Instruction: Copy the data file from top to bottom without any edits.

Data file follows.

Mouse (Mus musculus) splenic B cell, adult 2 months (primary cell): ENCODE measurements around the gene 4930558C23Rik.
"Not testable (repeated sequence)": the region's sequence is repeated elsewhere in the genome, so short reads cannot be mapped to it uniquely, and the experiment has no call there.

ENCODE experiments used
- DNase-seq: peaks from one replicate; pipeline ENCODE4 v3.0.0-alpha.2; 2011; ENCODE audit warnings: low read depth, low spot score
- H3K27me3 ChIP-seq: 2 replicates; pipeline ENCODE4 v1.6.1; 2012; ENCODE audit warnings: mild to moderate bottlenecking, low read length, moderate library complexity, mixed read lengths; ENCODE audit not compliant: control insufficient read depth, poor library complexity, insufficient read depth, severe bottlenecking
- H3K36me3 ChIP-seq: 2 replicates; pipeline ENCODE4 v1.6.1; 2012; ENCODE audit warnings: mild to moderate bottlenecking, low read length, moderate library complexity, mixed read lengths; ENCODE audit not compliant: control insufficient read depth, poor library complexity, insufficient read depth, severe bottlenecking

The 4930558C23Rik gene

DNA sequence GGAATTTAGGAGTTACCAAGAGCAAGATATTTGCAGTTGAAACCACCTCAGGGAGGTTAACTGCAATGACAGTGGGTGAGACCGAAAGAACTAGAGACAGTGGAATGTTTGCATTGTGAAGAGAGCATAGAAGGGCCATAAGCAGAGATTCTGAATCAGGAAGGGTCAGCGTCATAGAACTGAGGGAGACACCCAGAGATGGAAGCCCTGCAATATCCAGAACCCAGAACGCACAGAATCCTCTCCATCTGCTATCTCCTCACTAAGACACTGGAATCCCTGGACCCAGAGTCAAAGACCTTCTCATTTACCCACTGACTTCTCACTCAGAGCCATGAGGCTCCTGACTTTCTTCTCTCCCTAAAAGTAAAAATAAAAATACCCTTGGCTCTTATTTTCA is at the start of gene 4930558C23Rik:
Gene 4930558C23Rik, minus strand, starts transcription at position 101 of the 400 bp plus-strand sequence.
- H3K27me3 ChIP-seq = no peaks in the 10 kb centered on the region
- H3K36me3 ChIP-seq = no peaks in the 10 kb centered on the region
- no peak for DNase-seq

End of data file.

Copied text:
Mouse (Mus musculus) splenic B cell, adult 2 months (primary cell): ENCODE measurements around the gene 4930558C23Rik.
"Not testable (repeated sequence)": the region's sequence is repeated elsewhere in the genome, so short reads cannot be mapped to it uniquely, and the experiment has no call there.

ENCODE experiments used
- DNase-seq: peaks from one replicate; pipeline ENCODE4 v3.0.0-alpha.2; 2011; ENCODE audit warnings: low read depth, low spot score
- H3K27me3 ChIP-seq: 2 replicates; pipeline ENCODE4 v1.6.1; 2012; ENCODE audit warnings: mild to moderate bottlenecking, low read length, moderate library complexity, mixed read lengths; ENCODE audit not compliant: control insufficient read depth, poor library complexity, insufficient read depth, severe bottlenecking
- H3K36me3 ChIP-seq: 2 replicates; pipeline ENCODE4 v1.6.1; 2012; ENCODE audit warnings: mild to moderate bottlenecking, low read length, moderate library complexity, mixed read lengths; ENCODE audit not compliant: control insufficient read depth, poor library complexity, insufficient read depth, severe bottlenecking

The 4930558C23Rik gene

DNA sequence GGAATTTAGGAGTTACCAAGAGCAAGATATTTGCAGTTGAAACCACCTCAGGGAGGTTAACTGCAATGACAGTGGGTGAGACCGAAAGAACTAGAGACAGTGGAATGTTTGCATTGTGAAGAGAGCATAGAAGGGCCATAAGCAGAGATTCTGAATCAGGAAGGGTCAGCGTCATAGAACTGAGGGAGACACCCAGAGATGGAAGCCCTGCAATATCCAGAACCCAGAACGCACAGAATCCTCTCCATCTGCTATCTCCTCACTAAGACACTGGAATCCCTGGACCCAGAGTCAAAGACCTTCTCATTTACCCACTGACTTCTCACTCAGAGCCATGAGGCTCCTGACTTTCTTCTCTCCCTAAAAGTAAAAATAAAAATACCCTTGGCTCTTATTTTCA is at the start of gene 4930558C23Rik:
Gene 4930558C23Rik, minus strand, starts transcription at position 101 of the 400 bp plus-strand sequence.
- H3K27me3 ChIP-seq = no peaks in the 10 kb centered on the region
- H3K36me3 ChIP-seq = no peaks in the 10 kb centered on the region
- no peak for DNase-seq